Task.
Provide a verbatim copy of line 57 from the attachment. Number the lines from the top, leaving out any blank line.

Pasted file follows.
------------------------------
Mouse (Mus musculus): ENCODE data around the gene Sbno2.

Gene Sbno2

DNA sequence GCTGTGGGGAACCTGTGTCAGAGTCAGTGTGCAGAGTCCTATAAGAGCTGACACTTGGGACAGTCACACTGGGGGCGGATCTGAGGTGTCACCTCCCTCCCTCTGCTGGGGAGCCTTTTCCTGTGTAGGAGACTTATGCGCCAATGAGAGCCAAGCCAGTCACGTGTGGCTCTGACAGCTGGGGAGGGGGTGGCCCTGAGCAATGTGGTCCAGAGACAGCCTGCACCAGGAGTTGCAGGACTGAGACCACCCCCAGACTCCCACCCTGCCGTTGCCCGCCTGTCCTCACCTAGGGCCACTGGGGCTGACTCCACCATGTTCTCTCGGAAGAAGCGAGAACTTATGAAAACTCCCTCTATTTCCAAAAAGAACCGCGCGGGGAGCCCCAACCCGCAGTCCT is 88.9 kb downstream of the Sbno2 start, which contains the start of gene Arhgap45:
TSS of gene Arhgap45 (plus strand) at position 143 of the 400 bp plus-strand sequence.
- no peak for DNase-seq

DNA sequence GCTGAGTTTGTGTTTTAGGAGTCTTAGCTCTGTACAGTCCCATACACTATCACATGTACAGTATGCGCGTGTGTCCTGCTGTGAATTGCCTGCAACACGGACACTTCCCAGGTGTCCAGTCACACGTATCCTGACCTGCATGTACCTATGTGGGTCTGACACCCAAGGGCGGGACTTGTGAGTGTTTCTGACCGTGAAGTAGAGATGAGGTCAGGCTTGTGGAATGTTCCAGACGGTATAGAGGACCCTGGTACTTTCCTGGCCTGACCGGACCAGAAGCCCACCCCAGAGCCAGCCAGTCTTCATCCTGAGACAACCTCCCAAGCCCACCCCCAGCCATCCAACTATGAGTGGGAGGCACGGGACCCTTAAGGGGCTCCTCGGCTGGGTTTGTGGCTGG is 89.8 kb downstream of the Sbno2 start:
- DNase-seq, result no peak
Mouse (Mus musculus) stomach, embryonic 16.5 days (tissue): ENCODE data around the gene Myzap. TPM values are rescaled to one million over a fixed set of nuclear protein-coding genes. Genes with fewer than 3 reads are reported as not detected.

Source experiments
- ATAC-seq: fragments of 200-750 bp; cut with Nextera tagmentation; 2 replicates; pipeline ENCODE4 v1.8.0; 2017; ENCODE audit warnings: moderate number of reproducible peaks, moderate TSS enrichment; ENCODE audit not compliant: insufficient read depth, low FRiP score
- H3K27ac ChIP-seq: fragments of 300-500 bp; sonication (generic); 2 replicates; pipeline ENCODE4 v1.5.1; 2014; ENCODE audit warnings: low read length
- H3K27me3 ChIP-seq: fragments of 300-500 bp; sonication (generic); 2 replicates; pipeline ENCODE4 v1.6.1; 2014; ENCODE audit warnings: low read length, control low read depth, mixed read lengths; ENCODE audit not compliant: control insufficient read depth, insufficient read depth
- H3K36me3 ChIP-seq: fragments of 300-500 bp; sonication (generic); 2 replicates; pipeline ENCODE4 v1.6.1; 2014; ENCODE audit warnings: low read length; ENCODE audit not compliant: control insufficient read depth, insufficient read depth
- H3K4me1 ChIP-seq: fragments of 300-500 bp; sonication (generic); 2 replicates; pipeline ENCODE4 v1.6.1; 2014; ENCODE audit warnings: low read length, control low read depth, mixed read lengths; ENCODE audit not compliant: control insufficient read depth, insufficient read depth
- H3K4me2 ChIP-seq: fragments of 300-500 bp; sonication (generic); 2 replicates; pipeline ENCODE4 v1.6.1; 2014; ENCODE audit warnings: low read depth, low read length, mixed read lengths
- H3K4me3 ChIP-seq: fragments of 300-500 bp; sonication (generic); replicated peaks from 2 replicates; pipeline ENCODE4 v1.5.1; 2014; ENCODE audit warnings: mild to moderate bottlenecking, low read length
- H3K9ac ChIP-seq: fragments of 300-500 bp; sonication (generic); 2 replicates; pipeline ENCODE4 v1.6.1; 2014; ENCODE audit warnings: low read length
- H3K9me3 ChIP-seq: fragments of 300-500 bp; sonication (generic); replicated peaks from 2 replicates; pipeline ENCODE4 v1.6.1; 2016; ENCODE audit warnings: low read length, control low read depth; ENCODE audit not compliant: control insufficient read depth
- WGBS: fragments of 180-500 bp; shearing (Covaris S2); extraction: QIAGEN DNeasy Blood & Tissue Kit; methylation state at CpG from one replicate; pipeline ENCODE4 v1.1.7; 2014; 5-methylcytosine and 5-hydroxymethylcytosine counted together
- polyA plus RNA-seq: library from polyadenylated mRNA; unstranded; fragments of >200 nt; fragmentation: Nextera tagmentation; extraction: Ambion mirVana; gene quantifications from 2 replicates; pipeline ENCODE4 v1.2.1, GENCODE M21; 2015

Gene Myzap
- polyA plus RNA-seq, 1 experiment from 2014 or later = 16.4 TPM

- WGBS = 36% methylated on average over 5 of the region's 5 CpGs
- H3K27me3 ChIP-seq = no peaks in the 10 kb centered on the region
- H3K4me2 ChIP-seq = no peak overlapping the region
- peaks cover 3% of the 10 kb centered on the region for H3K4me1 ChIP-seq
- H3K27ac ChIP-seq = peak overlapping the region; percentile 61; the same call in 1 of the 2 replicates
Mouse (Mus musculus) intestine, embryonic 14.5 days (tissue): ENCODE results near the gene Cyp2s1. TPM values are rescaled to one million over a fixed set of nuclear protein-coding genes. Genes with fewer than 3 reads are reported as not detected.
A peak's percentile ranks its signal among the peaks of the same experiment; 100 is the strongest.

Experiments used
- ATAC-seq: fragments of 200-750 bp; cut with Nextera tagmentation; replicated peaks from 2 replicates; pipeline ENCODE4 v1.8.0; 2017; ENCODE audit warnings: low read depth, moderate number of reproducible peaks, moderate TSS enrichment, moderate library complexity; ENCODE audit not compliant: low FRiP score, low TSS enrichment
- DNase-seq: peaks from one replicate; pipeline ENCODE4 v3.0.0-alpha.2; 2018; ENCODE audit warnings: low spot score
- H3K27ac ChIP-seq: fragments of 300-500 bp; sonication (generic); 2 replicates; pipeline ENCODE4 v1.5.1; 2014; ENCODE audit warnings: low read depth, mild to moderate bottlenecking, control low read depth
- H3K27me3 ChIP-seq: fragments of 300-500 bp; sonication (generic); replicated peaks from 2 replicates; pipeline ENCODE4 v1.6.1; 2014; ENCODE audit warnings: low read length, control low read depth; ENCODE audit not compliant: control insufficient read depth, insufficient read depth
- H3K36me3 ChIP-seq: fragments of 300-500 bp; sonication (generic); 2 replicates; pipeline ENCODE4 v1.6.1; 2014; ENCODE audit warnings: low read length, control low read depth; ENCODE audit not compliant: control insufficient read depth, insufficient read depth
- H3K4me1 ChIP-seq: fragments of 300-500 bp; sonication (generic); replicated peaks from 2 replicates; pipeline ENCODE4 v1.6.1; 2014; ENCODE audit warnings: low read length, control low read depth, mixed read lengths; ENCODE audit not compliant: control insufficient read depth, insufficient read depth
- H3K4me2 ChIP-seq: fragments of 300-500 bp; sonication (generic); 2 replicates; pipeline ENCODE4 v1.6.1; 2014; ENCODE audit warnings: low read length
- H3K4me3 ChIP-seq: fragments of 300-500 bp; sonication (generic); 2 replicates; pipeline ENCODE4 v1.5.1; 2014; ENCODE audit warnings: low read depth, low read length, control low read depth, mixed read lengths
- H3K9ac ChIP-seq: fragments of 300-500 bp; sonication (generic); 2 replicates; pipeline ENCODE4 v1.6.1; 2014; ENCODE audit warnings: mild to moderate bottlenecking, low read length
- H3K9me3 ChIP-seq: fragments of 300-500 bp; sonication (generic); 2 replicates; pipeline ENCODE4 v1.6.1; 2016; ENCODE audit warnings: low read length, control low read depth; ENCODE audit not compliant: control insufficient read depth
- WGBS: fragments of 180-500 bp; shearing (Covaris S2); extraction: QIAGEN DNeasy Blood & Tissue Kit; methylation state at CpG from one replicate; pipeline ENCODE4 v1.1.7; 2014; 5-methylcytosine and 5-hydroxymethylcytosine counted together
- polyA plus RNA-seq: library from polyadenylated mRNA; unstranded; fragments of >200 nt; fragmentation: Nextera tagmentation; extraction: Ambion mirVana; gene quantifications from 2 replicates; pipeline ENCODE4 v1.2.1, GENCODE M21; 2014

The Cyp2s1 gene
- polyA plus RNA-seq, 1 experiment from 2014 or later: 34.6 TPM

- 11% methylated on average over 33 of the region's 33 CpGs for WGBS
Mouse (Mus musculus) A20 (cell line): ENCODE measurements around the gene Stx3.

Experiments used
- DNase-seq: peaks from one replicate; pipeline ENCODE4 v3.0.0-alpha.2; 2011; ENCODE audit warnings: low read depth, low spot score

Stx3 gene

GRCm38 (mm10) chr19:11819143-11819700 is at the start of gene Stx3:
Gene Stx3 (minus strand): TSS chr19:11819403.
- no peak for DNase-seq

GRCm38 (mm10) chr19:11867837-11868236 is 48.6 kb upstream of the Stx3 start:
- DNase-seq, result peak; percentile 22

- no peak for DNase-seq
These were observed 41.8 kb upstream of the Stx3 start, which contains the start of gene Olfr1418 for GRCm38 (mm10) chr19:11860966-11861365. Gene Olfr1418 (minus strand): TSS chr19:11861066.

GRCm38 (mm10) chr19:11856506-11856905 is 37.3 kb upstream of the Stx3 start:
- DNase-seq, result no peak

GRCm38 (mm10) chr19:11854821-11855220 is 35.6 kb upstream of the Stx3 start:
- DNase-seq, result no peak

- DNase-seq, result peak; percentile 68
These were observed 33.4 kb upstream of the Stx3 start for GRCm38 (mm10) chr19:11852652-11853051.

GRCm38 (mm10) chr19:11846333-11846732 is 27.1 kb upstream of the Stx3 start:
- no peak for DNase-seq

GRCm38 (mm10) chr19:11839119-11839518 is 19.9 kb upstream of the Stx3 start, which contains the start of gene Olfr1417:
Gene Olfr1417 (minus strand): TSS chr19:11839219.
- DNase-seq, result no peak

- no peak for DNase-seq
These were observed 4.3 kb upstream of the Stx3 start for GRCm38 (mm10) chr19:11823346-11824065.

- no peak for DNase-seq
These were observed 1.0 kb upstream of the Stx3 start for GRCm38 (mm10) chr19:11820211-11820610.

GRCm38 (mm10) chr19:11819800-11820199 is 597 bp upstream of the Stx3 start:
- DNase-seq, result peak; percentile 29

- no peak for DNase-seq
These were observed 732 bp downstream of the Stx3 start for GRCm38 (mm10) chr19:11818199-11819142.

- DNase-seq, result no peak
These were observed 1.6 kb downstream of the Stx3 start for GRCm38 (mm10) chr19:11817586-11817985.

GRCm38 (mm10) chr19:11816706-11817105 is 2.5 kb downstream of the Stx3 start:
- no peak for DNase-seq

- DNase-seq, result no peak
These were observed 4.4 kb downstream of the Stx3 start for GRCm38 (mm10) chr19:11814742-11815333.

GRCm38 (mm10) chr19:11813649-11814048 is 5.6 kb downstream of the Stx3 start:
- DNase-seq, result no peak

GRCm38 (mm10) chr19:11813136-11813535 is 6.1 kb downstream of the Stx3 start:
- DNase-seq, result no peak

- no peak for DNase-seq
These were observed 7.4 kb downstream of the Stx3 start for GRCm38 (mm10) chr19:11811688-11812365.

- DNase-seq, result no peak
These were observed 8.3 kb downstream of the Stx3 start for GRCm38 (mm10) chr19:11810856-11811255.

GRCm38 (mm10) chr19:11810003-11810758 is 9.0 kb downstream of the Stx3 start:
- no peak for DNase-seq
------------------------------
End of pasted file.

GRCm38 (mm10) chr19:11856506-11856905 is 37.3 kb upstream of the Stx3 start: